About the book:
They took away everything she loved...now, she’s out for revenge.
Sage Morrow had it all: life on a beautiful Colorado ranch, a husband who adored her, and a baby on the way. Until five ruthless gunmen rode up to their ranch and changed her life forever.
Now Sage is a bounty hunter bent on retribution. Accompanied only by her majestic hawk, she travels throughout the Rocky Mountains in search of injustice, determined to stamp it out wherever it’s found. The stakes are raised when two young boys are kidnapped and Sage is forced to work with Marshall Parker Timmons to rescue them. But Sage may ultimately get more than she bargained for.
In this exciting historical romance set in the late 1800s, murder, intrigue, kidnapping, and questions of faith will keep you in suspense until the final pages.
Ok, seriously, who wouldn't want to read a book about a female bounty hunter? What a unique idea for story, and definitely a profession that would have been frowned upon in the late 1800's. This was my first experience reading one of DiAnn Mills's books, and I have mixed feelings about it.
The beginning....fabulous! I was hooked from the very first page because that's where the action starts. In a matter of minutes, Sage loses her husband and her unborn child thanks to a band of outlaws that are convinced that Sage's husband has something that belongs to them. Unfortunately for the outlaws, they didn't successfully send Sage to an early death, and now, she's out for revenge. She then spends a few years with her Ute ancestors, and after her time there, she becomes a bounty hunter determined to find the men responsible for the deaths of her husband and son.
Sage manages to catch up with Aiden McCaw, one of the outlaws, and brings him into the nearest town to turn him over to the marshall, Parker Timmons, and collect the bounty money. Aiden doesn't last long in jail thanks to his brothers riding into town to bust him out. They beat Parker to a pulp, and leave him unconscious in the jail. His brothers also manage to kidnap two of Parker's nephews. When Sage discovers all of this, she and Parker ride their horses into the mountains to rescue the boys.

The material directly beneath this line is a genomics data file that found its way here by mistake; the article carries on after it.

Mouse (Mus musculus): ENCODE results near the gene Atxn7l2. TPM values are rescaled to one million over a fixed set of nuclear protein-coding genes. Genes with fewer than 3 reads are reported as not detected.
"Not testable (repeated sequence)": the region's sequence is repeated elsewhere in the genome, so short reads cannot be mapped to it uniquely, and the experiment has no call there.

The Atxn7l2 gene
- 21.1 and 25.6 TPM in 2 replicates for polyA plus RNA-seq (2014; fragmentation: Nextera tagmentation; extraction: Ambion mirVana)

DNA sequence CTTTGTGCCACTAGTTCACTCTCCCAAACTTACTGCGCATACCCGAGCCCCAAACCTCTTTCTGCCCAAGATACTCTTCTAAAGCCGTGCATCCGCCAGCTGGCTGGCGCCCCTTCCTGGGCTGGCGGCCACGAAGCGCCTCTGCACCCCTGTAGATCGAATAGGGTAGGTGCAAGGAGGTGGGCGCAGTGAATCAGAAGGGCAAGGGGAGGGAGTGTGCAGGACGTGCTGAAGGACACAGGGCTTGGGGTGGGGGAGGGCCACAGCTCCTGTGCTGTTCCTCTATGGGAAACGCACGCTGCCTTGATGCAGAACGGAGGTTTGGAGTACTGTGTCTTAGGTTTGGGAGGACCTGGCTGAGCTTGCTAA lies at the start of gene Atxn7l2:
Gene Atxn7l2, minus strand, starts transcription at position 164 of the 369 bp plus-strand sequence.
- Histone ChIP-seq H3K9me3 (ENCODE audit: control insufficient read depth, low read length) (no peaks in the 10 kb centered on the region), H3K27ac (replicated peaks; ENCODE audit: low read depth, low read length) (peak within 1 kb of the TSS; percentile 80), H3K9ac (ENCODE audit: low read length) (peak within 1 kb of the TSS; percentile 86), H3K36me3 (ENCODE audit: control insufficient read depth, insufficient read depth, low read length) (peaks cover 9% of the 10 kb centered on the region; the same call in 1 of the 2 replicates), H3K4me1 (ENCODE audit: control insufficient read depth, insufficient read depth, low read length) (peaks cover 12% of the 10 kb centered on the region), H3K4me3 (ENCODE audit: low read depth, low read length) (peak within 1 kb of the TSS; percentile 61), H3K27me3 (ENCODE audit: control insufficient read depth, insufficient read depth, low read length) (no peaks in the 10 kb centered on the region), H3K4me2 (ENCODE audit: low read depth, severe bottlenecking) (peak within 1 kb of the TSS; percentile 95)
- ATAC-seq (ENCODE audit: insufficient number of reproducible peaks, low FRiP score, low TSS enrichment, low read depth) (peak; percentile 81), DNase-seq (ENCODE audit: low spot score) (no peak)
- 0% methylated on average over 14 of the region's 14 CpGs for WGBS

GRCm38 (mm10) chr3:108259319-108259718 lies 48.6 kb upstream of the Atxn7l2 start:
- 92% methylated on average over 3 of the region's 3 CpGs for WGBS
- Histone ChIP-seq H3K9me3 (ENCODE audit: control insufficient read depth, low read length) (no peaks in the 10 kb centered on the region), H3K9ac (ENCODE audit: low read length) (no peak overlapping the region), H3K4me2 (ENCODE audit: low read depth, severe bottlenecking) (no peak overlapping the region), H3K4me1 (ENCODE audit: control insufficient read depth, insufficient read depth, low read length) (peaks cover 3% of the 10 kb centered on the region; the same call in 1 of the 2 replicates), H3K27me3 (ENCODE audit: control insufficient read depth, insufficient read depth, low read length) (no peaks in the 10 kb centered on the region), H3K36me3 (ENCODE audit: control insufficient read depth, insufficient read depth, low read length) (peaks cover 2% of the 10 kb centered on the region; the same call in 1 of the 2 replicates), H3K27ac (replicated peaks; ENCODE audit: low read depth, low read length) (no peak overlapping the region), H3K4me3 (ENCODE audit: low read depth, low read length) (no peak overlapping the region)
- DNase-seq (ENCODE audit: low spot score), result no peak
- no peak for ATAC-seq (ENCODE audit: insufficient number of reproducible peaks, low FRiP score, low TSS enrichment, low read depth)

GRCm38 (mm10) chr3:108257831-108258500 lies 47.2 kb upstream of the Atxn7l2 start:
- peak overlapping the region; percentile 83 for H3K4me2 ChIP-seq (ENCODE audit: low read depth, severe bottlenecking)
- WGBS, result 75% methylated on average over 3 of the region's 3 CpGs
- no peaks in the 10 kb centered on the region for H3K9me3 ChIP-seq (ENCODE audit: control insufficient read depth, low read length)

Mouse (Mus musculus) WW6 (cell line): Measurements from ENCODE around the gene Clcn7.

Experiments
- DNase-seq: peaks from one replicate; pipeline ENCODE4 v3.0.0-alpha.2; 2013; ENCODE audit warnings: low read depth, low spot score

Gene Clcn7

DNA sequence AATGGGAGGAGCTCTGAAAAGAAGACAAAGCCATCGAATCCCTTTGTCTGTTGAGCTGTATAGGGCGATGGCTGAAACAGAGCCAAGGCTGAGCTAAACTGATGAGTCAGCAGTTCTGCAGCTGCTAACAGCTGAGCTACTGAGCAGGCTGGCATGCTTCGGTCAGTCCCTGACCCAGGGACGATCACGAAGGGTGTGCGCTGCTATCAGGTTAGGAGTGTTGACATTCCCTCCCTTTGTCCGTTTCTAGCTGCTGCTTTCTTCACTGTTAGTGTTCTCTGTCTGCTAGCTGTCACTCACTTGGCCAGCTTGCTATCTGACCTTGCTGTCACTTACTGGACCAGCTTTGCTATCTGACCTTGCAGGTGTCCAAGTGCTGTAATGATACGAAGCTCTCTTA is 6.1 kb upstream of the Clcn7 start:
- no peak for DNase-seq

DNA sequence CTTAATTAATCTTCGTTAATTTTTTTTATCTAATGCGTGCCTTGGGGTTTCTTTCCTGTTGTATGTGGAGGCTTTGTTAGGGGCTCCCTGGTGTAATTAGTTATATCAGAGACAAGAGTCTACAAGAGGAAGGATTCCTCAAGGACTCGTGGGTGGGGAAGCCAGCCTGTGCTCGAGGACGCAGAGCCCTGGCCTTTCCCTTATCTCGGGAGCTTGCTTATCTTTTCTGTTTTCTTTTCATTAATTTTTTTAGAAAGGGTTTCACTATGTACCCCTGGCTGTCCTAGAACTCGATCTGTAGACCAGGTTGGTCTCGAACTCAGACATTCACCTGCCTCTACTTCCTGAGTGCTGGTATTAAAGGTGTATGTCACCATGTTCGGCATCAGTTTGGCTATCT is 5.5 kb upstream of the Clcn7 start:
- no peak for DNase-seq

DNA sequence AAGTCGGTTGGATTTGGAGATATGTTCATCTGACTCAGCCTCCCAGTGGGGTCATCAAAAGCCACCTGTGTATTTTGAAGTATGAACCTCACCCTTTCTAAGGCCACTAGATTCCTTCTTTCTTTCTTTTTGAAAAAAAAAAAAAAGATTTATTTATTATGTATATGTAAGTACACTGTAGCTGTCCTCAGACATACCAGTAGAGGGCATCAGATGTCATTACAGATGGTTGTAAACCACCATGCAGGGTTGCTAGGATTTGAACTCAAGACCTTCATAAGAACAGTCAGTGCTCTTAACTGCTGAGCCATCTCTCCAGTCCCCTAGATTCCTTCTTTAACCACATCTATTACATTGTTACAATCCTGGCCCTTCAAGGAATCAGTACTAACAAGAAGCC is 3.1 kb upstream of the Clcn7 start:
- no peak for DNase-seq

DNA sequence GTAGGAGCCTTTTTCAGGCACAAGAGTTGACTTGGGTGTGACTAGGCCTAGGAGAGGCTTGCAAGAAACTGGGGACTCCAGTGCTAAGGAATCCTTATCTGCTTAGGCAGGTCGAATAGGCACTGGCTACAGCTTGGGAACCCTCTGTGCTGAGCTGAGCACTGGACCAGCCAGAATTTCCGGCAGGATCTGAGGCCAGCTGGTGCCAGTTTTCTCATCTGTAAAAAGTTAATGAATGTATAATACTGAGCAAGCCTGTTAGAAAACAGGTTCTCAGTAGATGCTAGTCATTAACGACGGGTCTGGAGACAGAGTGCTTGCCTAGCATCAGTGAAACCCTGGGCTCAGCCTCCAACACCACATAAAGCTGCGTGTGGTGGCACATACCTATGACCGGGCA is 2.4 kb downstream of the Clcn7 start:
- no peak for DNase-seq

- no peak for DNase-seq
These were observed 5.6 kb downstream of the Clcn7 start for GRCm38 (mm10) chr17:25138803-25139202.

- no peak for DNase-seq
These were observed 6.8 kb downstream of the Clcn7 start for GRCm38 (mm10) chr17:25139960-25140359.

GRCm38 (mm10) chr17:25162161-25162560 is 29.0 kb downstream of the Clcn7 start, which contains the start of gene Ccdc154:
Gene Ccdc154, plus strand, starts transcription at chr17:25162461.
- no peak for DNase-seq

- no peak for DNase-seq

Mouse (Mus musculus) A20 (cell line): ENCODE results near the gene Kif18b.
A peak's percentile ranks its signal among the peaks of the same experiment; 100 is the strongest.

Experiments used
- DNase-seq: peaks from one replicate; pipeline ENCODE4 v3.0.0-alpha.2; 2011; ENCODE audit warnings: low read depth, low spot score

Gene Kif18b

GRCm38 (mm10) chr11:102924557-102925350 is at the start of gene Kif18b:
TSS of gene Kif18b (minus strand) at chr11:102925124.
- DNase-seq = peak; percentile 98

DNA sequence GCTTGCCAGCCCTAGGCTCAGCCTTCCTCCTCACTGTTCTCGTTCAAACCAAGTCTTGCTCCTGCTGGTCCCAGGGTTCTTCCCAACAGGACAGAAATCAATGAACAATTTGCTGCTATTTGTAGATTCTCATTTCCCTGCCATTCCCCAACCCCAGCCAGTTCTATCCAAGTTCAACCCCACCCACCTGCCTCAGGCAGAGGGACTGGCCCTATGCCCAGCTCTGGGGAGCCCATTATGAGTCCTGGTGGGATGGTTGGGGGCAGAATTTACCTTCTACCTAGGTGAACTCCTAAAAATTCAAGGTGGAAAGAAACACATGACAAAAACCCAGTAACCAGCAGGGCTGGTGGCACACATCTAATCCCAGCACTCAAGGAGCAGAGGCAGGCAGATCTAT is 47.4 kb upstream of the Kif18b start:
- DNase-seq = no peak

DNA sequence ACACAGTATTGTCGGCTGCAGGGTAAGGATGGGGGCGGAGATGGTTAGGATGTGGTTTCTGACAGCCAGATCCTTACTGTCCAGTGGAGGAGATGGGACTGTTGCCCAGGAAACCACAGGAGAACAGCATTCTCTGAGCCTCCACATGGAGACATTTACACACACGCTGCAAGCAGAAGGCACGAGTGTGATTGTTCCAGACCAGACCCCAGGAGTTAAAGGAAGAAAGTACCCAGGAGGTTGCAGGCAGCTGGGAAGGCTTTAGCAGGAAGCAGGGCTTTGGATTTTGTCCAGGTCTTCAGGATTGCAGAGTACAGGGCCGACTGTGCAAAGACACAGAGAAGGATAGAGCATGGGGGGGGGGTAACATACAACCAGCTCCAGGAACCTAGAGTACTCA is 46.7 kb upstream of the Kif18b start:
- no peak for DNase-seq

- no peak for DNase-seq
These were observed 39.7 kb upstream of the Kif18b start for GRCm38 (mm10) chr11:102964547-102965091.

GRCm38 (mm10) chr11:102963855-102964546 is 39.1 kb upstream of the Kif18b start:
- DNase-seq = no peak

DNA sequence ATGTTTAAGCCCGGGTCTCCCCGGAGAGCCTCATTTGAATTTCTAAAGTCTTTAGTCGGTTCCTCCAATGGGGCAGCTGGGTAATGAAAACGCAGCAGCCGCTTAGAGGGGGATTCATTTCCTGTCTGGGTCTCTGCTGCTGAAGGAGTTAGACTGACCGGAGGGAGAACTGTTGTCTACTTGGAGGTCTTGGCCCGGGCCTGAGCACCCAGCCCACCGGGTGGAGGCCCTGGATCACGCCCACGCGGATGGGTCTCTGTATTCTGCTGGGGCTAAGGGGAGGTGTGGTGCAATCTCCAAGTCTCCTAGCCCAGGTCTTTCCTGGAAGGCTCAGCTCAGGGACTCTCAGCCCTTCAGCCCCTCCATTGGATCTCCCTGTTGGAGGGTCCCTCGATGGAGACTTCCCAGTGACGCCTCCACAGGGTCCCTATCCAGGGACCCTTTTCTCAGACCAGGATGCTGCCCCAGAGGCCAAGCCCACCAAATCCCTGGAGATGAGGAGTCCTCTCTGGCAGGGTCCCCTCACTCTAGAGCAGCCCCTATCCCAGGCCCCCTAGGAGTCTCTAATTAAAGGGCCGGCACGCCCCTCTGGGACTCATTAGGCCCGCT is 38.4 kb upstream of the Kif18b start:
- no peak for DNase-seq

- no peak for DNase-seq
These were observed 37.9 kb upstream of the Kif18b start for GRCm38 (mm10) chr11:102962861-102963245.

For a book to be named after a main character, Sage's role in the story didn't seem to be a very large one after the first third of the book. True, her rescue of Parkers' nephews was very brave, but after that, she spends almost the rest of the story as an invalid recovering from a gunshot wound. My initial desire to read the book was based mostly on the title and the front cover, and after seeing Sage's character basically take a backseat for almost the rest of the story, I have to admit that I was a little disappointed.
Remember the injuries that Parker got at the jail break? Well, when he and Sage return to town after rescuing the boys, it's like they disappear. They're not mentioned again until somewhere at the end of the book, and even there, it's in retrospect. I don't know if the author was trying to focus on what awaited them when they got back to town or what, but this part of the story just did not seem complete.
In short (because this has been a rather long-winded review), the beginning was great, the middle was less than great, and the end seemed a little too tidy. I think if Sage had not spent the majority of the book confined to a bed, and if the action from the beginning had continued all the way through, this would've been a 5-star book for me. As is, I'd give it 3 stars. Hopefully, someone else will enjoy it in its entirety.
**Many thanks to Zondervan and CFBA for providing a copy to review.
**Click here to purchase a copy of A Woman Called Sage.